#1
OK, so I just got new strings, trying out a heavy gauge (12-56) and of course after I finish restringing it I realize im not so fond of heavy gauge :| Now that aside, I just have a couple questions about the bridge and dealing with this heavy gauge.

First off, I have a problem with the bridge raising up due to the large tension that comes witha higher tension string. I messed around with the action too, and that helped a bit but the bridge is still raised a bit. Now mu guitar (Squier strat) came with an extra spring that goes in the back to hold the tension of the strings (3 are in there already) Would I be able to rearrange those springs that are there to add the fourth on there to balance the tension, without damaging the guitar?

Another question, probably easier to answer. For a lot of pics of guitars I've seen, the saddles are usually at a slope (of course now I can't find a picture). Why have a bridge with varying string lengths? What advantage does that give over just having it all in a line?
#2
Adding that extra spring will pull your bridge closer to flat against the body, but I would suggest loosening the strings a bit before you put the spring on, as the sudden extra tension may cause them to be pulled sharp and possibly snap. You can tune back to pitch after you put the spring in. This shouldn't damage the guitar in any way, though using the whammy bar could be a bit difficult.

The guitar is an imperfectly designed instrument, so the strings need to be at different lengths in order to have good intonation - ie so that the strings are in pitch on every fret. The frets are a calculated distance apart to produce pitches a semitone apart, but the strings are higher than the fretboard and thus longer than the fret scale, so this needs to be compensated for.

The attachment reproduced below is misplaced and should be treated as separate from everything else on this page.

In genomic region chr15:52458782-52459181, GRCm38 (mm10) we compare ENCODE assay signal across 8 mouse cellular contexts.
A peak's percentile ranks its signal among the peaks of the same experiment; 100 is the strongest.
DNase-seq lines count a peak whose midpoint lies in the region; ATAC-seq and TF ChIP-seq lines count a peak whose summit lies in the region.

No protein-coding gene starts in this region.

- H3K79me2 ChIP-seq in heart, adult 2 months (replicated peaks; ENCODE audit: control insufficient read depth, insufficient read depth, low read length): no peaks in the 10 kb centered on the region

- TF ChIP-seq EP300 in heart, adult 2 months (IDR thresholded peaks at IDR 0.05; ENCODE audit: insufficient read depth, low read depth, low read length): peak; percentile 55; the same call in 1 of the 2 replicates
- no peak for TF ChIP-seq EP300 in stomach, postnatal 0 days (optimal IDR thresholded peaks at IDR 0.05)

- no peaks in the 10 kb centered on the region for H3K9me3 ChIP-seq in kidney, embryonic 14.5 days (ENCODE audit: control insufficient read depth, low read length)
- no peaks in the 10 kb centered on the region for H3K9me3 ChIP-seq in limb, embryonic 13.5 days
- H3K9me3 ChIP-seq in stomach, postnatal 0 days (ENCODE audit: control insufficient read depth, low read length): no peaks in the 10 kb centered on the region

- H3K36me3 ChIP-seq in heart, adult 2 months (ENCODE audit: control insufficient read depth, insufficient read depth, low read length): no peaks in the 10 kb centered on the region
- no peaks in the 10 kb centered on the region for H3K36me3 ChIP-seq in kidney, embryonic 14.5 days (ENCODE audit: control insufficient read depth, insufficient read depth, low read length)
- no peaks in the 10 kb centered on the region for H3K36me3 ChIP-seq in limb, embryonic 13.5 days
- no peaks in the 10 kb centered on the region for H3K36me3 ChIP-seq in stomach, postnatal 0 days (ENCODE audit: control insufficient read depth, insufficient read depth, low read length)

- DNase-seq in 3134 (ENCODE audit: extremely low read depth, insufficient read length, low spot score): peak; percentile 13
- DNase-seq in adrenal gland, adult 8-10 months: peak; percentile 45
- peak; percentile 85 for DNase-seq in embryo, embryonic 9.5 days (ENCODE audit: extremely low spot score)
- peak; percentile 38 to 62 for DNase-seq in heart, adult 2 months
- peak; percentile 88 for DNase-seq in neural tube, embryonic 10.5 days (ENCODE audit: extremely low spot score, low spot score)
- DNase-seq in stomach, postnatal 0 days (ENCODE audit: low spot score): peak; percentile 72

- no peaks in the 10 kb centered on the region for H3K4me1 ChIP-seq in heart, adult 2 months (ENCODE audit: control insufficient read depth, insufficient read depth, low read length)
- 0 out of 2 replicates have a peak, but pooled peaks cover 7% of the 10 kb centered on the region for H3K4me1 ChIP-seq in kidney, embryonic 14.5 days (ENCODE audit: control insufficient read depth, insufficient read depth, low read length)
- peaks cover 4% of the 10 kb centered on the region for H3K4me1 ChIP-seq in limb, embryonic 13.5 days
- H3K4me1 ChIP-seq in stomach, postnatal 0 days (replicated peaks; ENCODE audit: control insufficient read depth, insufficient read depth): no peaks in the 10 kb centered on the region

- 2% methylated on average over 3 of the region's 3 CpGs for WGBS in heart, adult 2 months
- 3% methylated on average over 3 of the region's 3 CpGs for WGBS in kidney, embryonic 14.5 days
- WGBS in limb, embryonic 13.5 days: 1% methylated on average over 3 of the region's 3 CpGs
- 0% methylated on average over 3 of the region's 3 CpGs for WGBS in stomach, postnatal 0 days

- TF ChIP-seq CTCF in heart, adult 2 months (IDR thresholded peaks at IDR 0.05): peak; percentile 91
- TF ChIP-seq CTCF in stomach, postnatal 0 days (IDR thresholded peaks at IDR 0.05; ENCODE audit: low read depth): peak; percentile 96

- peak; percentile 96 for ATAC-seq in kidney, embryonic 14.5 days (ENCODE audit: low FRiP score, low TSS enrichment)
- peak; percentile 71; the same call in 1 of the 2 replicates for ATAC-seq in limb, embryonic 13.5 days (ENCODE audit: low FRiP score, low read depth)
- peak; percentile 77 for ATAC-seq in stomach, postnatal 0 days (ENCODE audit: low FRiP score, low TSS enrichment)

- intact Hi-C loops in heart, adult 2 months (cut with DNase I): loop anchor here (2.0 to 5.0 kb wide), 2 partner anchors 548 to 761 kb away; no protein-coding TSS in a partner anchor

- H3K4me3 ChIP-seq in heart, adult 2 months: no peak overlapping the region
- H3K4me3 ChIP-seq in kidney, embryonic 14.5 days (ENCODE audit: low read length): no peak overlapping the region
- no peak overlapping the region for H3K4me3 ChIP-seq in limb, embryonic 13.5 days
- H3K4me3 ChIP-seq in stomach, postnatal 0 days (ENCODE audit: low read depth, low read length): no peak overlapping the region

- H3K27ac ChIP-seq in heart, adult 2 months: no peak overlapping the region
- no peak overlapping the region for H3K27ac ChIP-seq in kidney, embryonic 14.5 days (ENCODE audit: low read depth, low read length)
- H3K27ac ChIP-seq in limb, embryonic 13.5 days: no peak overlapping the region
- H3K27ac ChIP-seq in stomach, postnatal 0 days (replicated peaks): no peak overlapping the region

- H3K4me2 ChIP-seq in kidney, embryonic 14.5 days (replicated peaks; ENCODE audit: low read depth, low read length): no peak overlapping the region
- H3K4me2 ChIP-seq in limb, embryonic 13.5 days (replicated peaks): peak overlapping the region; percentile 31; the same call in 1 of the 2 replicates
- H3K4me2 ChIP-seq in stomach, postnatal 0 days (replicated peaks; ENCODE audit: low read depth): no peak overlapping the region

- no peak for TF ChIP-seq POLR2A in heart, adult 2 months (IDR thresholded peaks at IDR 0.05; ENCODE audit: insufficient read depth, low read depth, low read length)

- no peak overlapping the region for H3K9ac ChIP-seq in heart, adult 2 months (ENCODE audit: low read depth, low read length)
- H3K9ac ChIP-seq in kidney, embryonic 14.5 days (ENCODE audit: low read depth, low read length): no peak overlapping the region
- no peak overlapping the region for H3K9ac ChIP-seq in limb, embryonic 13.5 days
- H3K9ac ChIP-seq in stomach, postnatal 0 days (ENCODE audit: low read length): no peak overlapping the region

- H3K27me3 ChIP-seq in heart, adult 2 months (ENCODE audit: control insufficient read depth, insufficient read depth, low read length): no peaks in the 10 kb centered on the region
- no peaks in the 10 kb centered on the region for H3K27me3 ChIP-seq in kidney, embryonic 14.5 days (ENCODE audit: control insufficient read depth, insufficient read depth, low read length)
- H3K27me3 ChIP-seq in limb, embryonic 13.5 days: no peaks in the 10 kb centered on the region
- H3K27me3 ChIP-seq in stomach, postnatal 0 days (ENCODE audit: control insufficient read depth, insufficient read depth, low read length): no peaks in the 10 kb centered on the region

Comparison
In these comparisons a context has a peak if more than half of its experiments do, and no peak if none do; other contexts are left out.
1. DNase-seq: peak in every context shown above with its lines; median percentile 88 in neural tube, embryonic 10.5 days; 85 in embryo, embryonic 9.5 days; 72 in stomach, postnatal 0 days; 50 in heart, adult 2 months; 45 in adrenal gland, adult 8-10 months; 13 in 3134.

#3
I understand I'll have to loosen the strings, in order to get the fourth spring in I have to rearrange the other three, and I'd prefer the bridge to not rip off towards the neck due to the string's tension. And I figured the whammy would be harder, but seeing as I lost mine due to lack of use I don't think it's too much of a problem.

I suppose the intonation makes sense, but wouldn't it have to be changed based on the gauge of the string, and based on the action? And how can one calibrate the intonation to be accurate?

That was quite helpful, I'm just curious as to how a guitarist perfects his instrument. Thanks
#4
If you really want to get into setting up guitars, you could get this book, which explains everything about how to set up a variety of guitars.
#5
Yuo shouldn't need the extra spring - just tighten the long screw running from the far end of the spring block into the guitar body, this should tighten the springs. Keep retuning to pitch each time you adjust, and eventually the trem should settle level against the body.